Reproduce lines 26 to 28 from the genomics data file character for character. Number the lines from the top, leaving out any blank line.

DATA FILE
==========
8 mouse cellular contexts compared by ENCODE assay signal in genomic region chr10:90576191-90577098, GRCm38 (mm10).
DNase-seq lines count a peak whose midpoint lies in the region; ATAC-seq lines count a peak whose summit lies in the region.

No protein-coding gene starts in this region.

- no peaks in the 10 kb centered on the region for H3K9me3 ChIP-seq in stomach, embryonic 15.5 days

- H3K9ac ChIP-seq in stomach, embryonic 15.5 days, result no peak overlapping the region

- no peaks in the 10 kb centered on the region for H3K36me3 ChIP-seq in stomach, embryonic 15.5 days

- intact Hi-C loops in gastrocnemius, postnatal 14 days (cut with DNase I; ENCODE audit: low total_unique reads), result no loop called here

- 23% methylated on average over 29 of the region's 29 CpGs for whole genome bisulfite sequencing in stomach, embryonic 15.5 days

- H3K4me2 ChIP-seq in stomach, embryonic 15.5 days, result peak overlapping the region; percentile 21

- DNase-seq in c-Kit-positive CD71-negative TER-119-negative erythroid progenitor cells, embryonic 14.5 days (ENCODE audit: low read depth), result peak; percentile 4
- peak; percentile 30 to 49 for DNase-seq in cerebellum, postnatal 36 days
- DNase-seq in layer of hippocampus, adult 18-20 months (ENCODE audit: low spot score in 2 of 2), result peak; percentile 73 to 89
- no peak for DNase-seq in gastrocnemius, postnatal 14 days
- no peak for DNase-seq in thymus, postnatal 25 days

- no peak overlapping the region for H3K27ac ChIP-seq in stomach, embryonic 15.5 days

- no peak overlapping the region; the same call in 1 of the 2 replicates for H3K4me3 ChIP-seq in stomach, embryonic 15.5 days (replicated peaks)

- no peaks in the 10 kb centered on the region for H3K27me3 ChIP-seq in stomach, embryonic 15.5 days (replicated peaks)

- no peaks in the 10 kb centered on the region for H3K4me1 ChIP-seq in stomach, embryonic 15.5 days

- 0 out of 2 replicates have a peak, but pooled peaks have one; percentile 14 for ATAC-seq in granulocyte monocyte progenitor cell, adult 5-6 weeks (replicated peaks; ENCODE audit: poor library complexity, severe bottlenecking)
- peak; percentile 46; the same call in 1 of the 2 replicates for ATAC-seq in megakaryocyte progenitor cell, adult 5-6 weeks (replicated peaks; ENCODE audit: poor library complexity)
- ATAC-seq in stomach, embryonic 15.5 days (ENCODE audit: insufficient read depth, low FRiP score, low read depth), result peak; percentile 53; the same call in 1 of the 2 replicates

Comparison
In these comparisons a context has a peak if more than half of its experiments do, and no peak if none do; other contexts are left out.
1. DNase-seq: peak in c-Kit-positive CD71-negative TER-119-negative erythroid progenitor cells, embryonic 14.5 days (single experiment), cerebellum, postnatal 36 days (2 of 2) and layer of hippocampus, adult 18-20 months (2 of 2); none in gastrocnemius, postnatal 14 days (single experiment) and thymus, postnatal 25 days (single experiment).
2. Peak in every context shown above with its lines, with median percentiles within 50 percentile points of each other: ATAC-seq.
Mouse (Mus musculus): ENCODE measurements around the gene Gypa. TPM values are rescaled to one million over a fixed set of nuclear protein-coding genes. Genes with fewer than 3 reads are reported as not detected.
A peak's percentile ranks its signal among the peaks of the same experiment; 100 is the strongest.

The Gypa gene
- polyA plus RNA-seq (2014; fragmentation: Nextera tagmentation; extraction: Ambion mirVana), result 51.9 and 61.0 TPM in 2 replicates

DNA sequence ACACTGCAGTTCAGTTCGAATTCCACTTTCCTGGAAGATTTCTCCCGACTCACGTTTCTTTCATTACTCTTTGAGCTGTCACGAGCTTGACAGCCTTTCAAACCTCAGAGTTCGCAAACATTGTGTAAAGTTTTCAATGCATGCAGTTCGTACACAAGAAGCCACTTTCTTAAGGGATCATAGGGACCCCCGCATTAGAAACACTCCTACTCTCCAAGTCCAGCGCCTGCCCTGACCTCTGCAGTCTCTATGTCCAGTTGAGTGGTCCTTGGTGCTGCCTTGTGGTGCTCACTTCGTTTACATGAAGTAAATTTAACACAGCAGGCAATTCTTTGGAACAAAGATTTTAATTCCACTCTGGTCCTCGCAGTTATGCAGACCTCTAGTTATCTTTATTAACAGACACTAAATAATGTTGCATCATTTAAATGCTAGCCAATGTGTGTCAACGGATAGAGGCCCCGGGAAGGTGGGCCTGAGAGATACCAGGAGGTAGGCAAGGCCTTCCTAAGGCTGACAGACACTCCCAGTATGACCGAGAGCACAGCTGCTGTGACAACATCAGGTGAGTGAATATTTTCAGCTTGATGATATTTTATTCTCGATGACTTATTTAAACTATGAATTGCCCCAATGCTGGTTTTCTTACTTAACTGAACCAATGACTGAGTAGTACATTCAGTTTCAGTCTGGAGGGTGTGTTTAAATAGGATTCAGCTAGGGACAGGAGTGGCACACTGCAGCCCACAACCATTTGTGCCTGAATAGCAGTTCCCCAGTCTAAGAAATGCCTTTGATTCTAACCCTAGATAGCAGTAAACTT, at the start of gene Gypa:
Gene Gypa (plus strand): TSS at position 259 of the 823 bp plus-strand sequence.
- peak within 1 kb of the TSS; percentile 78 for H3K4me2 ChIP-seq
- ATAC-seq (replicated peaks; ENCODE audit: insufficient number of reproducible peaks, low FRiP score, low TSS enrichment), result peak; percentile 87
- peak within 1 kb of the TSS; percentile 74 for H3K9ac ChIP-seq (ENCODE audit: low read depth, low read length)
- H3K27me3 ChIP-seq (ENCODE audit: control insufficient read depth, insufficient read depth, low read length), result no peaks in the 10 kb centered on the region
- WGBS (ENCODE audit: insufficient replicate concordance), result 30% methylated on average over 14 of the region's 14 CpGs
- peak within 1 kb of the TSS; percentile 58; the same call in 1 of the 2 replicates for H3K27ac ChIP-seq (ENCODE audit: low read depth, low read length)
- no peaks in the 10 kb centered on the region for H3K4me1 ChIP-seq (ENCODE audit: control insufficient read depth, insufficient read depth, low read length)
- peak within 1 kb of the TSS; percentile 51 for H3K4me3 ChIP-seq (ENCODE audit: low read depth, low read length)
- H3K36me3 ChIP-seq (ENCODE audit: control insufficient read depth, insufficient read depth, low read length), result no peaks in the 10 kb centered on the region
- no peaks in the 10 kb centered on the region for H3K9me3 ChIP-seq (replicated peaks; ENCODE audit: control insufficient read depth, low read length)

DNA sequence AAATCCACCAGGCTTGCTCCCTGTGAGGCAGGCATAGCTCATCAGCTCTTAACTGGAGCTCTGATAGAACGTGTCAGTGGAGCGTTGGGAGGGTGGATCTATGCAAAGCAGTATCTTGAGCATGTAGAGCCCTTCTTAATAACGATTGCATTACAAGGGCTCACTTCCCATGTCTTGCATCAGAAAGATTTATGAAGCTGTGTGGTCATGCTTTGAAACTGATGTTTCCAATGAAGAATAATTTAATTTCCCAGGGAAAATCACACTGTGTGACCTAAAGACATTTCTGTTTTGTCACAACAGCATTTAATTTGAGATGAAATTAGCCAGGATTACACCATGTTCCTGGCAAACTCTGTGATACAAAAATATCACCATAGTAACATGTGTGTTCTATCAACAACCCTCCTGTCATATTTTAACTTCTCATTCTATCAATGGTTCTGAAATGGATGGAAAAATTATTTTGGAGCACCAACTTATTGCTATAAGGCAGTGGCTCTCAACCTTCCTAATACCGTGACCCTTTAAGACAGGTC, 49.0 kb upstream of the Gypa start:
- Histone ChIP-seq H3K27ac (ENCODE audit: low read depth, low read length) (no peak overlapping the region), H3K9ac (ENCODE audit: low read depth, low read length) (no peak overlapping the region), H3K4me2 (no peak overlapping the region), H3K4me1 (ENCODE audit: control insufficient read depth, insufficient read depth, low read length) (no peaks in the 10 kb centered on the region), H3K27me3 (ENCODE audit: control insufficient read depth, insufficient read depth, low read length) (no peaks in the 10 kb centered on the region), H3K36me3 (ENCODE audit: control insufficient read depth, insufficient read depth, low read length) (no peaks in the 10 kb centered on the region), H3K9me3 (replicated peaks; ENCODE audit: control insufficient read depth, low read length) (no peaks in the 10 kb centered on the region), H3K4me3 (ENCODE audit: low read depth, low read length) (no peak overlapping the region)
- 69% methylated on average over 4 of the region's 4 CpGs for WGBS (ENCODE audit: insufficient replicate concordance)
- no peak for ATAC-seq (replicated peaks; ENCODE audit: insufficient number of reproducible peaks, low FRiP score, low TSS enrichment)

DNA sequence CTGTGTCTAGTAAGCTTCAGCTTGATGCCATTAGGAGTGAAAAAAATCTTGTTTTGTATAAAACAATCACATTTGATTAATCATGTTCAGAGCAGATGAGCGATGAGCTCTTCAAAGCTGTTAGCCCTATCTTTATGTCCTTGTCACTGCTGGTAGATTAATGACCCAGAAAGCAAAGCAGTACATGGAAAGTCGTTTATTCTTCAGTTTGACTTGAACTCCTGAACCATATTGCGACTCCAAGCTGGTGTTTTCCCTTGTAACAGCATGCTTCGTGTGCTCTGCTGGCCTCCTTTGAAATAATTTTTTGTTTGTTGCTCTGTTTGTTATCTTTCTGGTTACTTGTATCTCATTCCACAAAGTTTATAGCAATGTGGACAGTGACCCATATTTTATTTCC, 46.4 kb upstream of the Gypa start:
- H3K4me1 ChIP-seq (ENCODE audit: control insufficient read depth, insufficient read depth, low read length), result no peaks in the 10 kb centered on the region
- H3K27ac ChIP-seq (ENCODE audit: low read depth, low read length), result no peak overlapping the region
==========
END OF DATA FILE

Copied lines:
Mouse (Mus musculus): ENCODE measurements around the gene Gypa. TPM values are rescaled to one million over a fixed set of nuclear protein-coding genes. Genes with fewer than 3 reads are reported as not detected.
A peak's percentile ranks its signal among the peaks of the same experiment; 100 is the strongest.

The Gypa gene